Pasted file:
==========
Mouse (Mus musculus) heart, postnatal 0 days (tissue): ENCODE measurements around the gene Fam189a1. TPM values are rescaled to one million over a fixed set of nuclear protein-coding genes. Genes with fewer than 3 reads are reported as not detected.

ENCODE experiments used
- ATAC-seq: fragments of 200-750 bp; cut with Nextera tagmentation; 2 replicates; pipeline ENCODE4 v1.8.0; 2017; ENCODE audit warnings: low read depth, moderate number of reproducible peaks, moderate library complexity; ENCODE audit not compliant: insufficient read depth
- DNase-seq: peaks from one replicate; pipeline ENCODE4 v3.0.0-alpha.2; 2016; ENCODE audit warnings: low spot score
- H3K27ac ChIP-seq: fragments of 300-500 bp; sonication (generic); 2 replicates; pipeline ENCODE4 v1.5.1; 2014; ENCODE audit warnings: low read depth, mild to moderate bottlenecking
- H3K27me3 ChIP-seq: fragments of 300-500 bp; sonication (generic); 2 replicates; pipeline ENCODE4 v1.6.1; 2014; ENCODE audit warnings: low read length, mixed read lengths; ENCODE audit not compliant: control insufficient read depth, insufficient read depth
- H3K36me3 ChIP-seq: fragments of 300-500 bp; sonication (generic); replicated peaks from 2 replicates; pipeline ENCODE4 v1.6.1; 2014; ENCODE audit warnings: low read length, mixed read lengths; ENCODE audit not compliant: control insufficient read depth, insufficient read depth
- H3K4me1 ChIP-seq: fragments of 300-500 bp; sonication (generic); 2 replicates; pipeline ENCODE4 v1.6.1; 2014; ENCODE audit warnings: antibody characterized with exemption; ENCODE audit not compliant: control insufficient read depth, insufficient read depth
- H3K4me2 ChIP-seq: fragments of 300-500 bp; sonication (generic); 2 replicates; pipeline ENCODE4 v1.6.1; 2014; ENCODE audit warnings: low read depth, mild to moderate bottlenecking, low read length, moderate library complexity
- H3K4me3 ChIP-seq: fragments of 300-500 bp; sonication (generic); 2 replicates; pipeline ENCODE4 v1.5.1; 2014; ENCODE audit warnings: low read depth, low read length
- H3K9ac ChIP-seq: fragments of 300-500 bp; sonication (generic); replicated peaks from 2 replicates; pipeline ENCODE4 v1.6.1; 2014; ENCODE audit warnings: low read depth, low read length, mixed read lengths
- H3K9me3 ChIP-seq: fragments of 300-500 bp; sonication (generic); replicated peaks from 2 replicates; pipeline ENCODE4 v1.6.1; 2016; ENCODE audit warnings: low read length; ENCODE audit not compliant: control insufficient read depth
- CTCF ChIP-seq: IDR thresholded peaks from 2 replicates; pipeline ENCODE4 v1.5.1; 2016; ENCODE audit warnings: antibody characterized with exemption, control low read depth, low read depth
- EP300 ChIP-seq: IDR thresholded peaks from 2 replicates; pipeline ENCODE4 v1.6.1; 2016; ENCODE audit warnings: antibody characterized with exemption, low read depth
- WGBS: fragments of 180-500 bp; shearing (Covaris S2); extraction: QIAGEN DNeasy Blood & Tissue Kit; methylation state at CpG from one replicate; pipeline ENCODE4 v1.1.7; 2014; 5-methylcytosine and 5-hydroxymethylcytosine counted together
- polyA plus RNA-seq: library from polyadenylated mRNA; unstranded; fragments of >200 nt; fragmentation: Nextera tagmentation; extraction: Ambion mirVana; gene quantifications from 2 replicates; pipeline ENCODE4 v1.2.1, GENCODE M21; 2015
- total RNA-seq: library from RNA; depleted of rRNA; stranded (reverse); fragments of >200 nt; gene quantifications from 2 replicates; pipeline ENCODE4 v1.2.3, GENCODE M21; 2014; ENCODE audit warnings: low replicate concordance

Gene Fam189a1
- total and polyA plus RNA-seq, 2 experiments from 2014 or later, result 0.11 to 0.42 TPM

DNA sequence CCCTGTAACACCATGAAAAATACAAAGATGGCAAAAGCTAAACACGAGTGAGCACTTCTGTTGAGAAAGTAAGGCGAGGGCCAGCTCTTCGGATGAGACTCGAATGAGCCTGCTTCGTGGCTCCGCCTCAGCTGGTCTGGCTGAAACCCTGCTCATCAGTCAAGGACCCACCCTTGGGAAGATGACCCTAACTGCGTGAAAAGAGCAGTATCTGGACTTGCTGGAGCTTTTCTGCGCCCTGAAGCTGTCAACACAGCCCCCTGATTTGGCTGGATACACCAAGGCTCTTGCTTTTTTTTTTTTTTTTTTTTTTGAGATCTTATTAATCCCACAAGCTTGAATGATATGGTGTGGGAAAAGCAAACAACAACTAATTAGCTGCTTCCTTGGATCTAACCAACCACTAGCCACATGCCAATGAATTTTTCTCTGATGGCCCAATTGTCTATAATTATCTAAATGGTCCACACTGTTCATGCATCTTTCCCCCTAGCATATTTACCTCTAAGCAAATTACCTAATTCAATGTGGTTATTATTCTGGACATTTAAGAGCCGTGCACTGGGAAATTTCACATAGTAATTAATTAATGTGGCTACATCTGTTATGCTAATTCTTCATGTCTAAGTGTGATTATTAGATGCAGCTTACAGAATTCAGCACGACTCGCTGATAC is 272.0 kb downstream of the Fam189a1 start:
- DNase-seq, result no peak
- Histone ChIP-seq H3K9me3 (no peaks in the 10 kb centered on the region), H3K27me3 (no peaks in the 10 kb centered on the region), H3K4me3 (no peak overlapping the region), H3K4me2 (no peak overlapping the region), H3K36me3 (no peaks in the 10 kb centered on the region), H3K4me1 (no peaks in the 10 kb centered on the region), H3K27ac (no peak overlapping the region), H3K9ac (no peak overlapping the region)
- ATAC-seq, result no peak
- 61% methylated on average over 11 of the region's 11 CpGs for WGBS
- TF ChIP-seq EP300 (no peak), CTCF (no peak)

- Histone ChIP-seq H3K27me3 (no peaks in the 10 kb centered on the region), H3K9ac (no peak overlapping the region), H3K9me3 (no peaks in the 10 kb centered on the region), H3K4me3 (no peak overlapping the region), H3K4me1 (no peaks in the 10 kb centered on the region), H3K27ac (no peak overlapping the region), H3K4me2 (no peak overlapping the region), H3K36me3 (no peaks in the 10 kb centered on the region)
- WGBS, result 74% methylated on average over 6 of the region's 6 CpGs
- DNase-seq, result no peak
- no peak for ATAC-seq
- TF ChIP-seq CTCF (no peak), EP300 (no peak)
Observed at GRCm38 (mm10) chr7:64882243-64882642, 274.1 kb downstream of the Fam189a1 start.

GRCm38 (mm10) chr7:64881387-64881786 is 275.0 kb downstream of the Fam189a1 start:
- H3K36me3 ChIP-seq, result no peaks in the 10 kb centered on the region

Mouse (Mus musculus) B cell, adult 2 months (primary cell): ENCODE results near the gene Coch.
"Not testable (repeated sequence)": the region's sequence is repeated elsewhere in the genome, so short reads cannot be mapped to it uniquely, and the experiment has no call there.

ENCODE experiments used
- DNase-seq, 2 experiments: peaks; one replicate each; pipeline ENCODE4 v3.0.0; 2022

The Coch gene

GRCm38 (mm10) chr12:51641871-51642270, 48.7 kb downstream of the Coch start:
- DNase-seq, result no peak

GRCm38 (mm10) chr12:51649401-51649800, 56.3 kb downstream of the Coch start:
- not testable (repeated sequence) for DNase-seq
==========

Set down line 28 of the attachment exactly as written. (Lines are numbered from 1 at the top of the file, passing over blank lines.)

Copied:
- DNase-seq, result no peak